So, someone you know chopped down a large tree and blessed you with a stack of logs for your fireplace. The only problem is that they are a foot in diameter and weigh, well at least seem to weigh, a ton. You need to split those huge logs into halves or quarters, so you head off to buy an splitting axe, and when you see all the different styles, you are stumped. What type of axe should you buy, and what is the best brand?
What is a splitting maul?
You know you want to split the giant logs so the axe marked “splitting maul” catches your eye? Is it what you need? Yes. A splitting axe is the same as a splitting maul. A splitting maul is used for splitting logs along the grain (the inside of the tree) to make firewood where as a camp axe or felling axe is used to cut against the grain (cutting into the bark). You could use an electric log splitter or a hydraulic log splitter to do the task but they’re expensive and take up a lot of room. Plus it’s good exercise splitting wood and getting some fresh air.
Splitting mauls are heavier and have longer handles/hafts than a traditional axe. The head of a splitting maul is wedge-shaped but some companies have experimented with other shapes. A normal axe has a wedge shape as well, but not anywhere near as wide as a splitting axe. Splitting mauls are swung downward at a log, not across like when trying to fell a tree. They do not need to be razor sharp.
It’s important to note that you should try to avoid splitting knotty wood. It’s much harder to split knotty wood. Some people prefer to split green wood, some prefer to split seasoned wood. The benefits of splitting green wood is that it will dry faster. The benefits of splitting seasoned wood is that it’s easier to split because the wood will have natural cracks that you can aim for.
Which splitting maul should I buy?
There are a variety of mauls available in the $40-$60 price range and some that are closer to $200. Most of the big brands like Gransfors, Wetterlings and Husqvarna splitting mauls cost over $100. The Fiskars X27 is far cheaper than that.
Shouldn’t I just buy the cheapest maul?
Many people claim that a maul shouldn’t be sharp which means you can buy the cheapest maul because the quality of steel doesn’t really matter if it doesn’t have to be sharp. All you’re doing is swinging a big piece of metal right? This is a myth. A maul should be sharp, but not have a fine edge. It should have a convex edge, which means it should be a bit rounder. It doesn’t need to be razor blade sharp, but it still has to be sharp, especially if you’ve got stringy wood you’re splitting. If you spend $30 on a no-name splitting maul you will be disappointed.
The 3 best splitting axes
|Fiskars X27 Super Splitting AxeCheck Today's Price||Haft is virtually unbreakable which is really important when is comes to a splitting axe. It also comes at a great price. It performs just as well as high end splitting axes but is much cheaper. You can't go wrong buying this splitting axe.|
Made in Finland
|Wetterling Splitting AxeCheck Today's Price||Great splitting axe but I prefer the Fiskars X27 because the haft (handle) is fiberglass. Wood is more likely to fail.||$$$||4.8|
|Leveraxe Splitting AxeCheck Today's Price||Great marketing for such a unique product. It works well, but a traditional splitting maul works better.||$$$||4|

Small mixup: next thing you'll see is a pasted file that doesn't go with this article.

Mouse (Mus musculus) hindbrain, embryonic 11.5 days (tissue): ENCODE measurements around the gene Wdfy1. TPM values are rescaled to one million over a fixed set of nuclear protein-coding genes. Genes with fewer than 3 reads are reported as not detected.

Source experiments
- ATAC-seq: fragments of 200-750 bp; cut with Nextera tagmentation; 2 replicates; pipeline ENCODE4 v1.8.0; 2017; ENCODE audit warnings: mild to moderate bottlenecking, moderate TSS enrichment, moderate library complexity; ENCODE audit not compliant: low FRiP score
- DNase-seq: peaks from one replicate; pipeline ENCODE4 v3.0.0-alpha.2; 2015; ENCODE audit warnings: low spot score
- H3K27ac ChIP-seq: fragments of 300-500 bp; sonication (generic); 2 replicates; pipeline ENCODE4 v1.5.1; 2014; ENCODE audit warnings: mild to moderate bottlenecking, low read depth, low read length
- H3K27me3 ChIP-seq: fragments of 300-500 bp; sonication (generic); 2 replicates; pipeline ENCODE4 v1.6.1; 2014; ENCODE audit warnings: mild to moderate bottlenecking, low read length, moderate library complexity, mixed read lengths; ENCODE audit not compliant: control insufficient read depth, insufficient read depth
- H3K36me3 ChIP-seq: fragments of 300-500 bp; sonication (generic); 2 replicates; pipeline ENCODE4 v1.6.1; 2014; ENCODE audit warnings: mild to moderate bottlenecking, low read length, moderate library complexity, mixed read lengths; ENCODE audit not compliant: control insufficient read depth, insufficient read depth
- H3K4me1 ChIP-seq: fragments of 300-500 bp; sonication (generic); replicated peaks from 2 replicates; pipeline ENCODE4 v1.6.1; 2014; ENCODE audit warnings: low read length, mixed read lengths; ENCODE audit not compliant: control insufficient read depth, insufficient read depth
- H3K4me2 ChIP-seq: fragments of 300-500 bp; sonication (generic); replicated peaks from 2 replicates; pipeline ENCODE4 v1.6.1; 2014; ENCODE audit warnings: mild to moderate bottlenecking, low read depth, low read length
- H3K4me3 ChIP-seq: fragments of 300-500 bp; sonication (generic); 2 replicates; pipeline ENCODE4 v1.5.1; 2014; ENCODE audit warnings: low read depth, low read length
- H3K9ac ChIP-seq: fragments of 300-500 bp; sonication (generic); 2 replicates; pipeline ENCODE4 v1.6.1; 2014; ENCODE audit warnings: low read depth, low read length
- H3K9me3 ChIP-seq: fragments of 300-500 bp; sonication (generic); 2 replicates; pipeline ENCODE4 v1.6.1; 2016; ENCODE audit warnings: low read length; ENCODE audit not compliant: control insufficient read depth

1. Fiskars X27 Super Splitting Axe
This Scandinavian splitting axe is made by the very reputable Fiskars. It is made in Finland. It’s 36 inches which might be a bit too long for some. They also have the X25 splitting axe (click on the option that says “28-Inch axe”) which is 28 inches long. The longer the handle, the harder it is to control and many just prefer the shorter 28 inch X25.
The blade stays sharp for a long time, and the axe comes with a lifetime warranty. The steel and edge geometry are great but the reason this is my favorite is because the handle is made from FiberComp which is much lighter than wood but stronger than steel. The handle is also shock absorbing. This means that it’s easier on the body to swing because you want a light but strong handle and you want all the weight in the axe head. How strong is the Fiskars splitting axe handle?
How does if perform?
Those who buy it love it just like I do. Check out my full review here. Check today’s price.
2. S.A. Wetterling Axe 29K Large Splitting Maul with Hickory Handle
On the high end, is the S.A. Wetterling Axe Splitting Maul. It is made in Sweden and a blade cover made from brown leather is included. The length is 29 inches. The cutting edge of the blade is highly angled. The bit is ridged. The poll (back end of the blade) is tempered and can be used with a splitting wedge to deal with gnarled wood. Many users claim it never gets stuck in logs. This is a high end model. Like the Gransfors Bruks splitting axe, it’s much more expensive than Fiskars. Check today’s price. http://www.wetterlings.com
3. Leveraxe Splitting Axe, Vipukirves 36-inch
Another high end maul (as in, very expensive) is the Leveraxe Splitting Axe, Vipukirves 36 inch. It features a more modern design with a black handle and red blade. The back of the axe head has a hook that functions as a brake, keeping the axe on the top of the wood you are trying to split and not allowing it to do into the ground, or into your leg. The Finnish manufacturers claim that their unique design allows you to safely strike closer to the edge of the log than the center, making it easier to split the logs with less force.
The right splitting maul for you depends on how much you want to spend and whether you prefer a traditional or modern profile. You won’t go wrong with any of these choices.